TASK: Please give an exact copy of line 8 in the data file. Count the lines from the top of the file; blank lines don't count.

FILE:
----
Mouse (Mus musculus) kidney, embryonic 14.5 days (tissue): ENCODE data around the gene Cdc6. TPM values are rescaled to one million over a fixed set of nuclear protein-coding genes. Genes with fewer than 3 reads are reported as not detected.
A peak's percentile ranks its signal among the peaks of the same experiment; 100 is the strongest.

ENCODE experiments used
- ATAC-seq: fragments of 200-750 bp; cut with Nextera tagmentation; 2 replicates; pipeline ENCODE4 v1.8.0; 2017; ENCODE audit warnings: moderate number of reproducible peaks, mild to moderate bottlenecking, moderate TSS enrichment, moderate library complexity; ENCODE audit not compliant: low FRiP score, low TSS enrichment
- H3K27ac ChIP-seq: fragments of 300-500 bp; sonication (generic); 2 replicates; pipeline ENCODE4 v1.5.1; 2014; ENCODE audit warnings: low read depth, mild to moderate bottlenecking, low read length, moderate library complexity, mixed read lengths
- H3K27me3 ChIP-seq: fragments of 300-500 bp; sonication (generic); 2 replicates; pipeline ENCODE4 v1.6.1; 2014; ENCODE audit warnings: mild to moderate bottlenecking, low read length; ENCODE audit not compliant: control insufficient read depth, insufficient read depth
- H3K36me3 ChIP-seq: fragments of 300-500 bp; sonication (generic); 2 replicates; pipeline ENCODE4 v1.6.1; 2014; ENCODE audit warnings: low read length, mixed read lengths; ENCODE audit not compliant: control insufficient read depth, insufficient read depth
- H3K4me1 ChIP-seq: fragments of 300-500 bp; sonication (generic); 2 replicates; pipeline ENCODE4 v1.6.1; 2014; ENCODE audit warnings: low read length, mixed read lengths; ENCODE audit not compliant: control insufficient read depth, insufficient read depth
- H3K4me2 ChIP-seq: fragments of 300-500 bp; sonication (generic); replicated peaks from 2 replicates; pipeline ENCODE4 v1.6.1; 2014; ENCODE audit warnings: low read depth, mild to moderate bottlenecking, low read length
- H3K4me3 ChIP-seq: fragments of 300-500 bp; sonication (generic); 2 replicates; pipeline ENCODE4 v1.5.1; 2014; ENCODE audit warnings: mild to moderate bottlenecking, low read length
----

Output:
- H3K4me1 ChIP-seq: fragments of 300-500 bp; sonication (generic); 2 replicates; pipeline ENCODE4 v1.6.1; 2014; ENCODE audit warnings: low read length, mixed read lengths; ENCODE audit not compliant: control insufficient read depth, insufficient read depth